I currently use a 4lll I made up using a few algs from the two algorithm sets I need to learn(CLL and ELL). Without CFOP, I averaged about 25-28 seconds, and after a couple months of practice I'm averaging about 22 seconds.

What I’m Learning + Times

What I’m Learning


CLL: 7/42
O: 2/2
H: 4/4
Pi: 1/6
U: 0/6
T: 0/6
Sune: 0/6
Anti-Sune: 0/6
L: 0/6

ELL: 4/29
Won’t start learning until after CLL(Only know the EPLLs)

Times

Best CFCE Single: 13.88
Best CFCE Mo3: 16.00
Best CFCE Ao5: 18.46
Best CFCE Ao12: 19.37
Best CFCE Ao100: 22.52

Current Session Average(115+ Solves): 24.76

============================================================================================================

Last Updated: January 11, 2020
 
Last edited:
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Dude, I mean CFCE is good but CFOP last layer recognition is faster.
I'm not saying that CFCE is bad, I'm saying that CFOP is faster.
If CFCE was faster, all the pro cubers that use CFOP would be using it.
Also, there are almost as many algs (only a few less)

P.S. i once tried but just found last layer recognition for CFCE too slow compared to CFOP

Anyway good luck!!!!
 

PetrusQuber

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And so the CFOP/CFCE argument begins. He is trying to use CFCE. He does not need extra discouragement from what he is trying to do. He just wants to post times, what he is doing, etc here. I’m pretty sure he doesn’t care that much about if this method is better or worse, etc.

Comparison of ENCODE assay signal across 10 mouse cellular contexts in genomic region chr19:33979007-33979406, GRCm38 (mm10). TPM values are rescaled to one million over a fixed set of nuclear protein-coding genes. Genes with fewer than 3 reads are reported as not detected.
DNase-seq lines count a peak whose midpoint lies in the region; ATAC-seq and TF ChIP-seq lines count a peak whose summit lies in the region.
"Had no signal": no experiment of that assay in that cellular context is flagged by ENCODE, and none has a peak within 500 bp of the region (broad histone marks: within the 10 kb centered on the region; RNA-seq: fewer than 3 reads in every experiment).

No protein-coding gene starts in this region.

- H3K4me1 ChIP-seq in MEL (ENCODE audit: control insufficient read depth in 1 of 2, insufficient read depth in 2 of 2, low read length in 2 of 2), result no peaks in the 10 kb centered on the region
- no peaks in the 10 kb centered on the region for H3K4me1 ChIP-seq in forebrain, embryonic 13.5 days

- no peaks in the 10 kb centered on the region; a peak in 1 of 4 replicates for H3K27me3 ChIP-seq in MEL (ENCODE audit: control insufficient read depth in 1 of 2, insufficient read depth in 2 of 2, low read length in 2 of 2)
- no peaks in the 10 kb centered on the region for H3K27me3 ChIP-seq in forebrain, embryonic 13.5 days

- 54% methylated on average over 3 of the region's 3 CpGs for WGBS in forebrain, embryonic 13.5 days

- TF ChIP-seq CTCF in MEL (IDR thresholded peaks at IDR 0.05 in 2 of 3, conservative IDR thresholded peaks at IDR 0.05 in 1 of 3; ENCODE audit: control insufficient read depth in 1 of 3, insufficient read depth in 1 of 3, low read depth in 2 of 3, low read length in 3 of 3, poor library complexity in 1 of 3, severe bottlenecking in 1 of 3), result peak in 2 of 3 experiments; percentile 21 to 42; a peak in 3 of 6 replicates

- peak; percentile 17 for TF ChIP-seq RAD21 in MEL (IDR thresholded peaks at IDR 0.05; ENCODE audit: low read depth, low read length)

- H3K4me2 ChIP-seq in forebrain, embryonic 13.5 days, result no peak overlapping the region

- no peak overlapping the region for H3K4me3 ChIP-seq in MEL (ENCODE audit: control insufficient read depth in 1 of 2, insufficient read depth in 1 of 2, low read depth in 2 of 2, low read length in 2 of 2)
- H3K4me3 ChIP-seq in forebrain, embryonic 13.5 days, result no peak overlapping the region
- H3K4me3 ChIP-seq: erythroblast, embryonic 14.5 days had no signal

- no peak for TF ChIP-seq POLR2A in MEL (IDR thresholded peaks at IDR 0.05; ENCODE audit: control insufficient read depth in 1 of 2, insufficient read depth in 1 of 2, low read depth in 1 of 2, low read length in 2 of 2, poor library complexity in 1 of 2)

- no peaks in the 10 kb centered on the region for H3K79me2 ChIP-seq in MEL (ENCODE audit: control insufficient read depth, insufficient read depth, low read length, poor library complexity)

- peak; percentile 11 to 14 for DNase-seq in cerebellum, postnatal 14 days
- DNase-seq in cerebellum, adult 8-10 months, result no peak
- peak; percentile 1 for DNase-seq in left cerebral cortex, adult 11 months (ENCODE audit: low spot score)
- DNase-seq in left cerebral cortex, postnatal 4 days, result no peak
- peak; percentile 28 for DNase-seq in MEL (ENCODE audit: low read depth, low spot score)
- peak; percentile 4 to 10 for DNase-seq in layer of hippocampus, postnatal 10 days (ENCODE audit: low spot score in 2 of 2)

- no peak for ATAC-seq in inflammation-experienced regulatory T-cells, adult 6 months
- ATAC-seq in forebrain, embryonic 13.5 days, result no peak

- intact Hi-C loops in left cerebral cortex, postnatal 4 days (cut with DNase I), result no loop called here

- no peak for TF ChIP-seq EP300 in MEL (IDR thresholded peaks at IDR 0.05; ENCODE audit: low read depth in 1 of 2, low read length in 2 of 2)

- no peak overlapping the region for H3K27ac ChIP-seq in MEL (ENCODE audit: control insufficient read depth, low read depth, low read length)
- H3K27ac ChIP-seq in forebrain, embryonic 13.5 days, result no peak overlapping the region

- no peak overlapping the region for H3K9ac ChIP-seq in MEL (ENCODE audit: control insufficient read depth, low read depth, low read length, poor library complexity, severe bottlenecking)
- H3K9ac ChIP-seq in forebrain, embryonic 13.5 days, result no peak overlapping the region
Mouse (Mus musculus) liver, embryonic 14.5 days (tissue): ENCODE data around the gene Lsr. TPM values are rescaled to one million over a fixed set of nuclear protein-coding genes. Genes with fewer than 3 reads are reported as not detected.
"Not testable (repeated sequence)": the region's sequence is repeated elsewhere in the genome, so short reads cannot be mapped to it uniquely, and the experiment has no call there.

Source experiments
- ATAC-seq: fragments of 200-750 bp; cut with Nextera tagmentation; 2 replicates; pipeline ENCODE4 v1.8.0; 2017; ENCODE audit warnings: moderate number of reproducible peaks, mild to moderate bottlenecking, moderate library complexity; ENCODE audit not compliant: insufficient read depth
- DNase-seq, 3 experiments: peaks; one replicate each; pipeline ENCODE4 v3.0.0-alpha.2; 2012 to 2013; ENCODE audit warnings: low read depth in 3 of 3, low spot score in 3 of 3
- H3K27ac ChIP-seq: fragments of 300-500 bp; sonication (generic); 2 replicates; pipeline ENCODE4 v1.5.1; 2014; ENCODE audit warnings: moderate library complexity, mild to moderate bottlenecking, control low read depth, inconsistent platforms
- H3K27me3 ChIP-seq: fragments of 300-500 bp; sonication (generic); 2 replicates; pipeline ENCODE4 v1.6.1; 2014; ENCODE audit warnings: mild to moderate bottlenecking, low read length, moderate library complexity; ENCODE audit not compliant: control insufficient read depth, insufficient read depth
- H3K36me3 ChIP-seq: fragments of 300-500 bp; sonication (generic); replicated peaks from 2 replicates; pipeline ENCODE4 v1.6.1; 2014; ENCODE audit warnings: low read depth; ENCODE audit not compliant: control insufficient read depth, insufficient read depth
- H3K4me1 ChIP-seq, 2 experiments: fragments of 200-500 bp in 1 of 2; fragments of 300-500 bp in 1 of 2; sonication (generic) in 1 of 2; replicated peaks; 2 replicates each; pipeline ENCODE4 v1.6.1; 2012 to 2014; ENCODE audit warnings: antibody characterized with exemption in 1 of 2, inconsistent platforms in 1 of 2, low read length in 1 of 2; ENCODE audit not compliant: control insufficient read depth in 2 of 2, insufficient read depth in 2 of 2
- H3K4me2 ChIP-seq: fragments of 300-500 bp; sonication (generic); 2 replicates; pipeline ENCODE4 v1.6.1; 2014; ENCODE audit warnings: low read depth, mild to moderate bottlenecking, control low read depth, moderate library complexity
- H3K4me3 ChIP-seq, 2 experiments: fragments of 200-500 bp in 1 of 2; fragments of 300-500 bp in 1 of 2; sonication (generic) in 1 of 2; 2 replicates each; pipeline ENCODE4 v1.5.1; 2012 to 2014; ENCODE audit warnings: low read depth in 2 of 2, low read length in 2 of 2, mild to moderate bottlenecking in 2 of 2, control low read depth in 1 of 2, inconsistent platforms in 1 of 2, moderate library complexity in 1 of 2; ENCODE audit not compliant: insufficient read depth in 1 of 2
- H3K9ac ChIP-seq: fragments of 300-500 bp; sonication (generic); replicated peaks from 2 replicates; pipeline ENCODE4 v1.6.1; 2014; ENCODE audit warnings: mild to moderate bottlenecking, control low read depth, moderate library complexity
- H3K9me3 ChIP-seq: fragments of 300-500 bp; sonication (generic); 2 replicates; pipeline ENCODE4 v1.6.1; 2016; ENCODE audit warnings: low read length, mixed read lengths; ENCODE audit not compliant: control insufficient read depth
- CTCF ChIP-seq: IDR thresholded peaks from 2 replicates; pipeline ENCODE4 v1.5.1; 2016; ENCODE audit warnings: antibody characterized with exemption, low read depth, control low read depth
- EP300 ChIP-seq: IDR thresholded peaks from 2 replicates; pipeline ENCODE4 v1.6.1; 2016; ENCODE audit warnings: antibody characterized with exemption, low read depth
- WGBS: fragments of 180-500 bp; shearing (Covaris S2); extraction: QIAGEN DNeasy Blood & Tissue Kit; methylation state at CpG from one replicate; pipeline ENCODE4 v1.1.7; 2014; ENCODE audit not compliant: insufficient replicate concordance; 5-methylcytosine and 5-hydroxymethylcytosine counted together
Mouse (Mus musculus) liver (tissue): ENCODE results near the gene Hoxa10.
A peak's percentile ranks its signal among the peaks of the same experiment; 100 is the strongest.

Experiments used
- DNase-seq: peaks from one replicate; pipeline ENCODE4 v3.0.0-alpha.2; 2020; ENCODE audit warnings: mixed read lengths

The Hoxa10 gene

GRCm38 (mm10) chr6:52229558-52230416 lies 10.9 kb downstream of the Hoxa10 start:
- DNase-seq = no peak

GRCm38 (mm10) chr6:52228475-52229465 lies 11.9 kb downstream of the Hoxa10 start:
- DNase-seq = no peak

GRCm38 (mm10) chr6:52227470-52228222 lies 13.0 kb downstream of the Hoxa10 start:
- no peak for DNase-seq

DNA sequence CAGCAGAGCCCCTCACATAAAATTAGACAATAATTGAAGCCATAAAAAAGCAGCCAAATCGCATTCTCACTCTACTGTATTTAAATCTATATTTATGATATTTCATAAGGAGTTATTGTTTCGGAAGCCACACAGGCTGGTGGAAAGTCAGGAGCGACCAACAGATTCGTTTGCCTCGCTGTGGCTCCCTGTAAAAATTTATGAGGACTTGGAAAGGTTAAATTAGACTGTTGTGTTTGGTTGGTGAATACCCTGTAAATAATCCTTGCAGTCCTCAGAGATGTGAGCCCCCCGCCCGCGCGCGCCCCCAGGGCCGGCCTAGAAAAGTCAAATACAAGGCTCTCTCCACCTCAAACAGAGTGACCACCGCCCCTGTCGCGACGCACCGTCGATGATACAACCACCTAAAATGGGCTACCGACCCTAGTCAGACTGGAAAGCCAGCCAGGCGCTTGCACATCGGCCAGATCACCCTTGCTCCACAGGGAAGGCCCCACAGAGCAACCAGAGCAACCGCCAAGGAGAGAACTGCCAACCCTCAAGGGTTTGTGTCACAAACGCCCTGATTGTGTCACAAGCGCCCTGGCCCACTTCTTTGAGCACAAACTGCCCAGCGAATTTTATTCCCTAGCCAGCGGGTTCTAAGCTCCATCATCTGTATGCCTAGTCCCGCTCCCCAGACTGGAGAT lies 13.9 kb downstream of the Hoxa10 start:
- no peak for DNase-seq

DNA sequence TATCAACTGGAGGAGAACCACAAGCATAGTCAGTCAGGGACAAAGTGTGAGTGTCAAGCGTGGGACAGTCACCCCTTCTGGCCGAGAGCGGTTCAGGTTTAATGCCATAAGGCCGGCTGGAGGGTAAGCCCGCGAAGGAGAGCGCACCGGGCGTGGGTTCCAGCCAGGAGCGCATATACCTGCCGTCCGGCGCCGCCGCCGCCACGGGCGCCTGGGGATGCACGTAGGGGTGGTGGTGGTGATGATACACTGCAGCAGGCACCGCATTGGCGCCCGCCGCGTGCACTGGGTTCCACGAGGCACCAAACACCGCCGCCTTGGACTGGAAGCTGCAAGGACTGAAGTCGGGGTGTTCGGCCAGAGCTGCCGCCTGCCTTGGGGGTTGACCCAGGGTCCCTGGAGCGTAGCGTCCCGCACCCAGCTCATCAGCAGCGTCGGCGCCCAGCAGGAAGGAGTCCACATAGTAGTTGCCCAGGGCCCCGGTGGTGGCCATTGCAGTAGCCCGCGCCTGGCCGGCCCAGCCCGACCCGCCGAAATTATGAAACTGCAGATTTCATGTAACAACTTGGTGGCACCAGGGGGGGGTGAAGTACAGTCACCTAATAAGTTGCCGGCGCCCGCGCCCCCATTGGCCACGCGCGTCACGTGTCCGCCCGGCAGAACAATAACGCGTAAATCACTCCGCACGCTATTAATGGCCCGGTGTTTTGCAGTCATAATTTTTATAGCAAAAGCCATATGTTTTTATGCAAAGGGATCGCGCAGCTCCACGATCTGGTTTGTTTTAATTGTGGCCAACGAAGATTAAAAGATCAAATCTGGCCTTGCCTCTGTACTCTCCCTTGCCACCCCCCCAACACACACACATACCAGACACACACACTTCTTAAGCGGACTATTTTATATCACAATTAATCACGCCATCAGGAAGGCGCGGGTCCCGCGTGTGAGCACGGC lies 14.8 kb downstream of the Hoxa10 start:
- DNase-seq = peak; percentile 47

Sorry if I misinterpreted your meanings in any way, I just thought it would be good to explain the point of this thread. (@ProStar, feel free to correct this)

Good luck anyway!
 

RedstoneTim

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Since you stated that you might learn some OLLCPs, I'd also advise you to have a look on a method called "Zipper".
It's basically CFCE with an extra edge. You solve like usually until last slot and then insert one corner (you can usually insert the corner while solving another pair beforehand), then you either do OLLCP and L5EP (L5EP can be completely <RU>-gen and doesn't have a lot of cases) or CFRLL (just 3x3 CLL but with better algs since you don't have to preserve the FR edge, though you could also just use normal CLL algs if you wanted to) and then L5E (ELL is a subset of L5E, so you should already be familiar with some of the cases, the rest could be done semi-intuitively).
In my opinion, Zipper is better than CFOP/CFCE since you still end up with a 2 look ending and have to solve one pair less, but decide for yourself.
All in all I'm happy people are starting to use other methods than standard CFOP, so I wish you a lot of fun learning CFCE!
 

ProStar

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Dude, I mean CFCE is good but CFOP last layer recognition is faster.
I'm not saying that CFCE is bad, I'm saying that CFOP is faster.
Recognition being slower has a lot to do with how much you'd practiced OLL/PLL vs. CLL/ELL. Recognizing CLL is the same as COLL.

If CFCE was faster, all the pro cubers that use CFOP would be using it.
You could say that about any method, like Roux. CFOP has definitely been developed more, but that doesn't mean other methods are slower.

And so the CFOP/CFCE argument begins. He is trying to use CFCE. He does not need extra discouragement from what he is trying to do. He just wants to post times, what he is doing, etc here. I’m pretty sure he doesn’t care that much about if this method is better or worse, etc.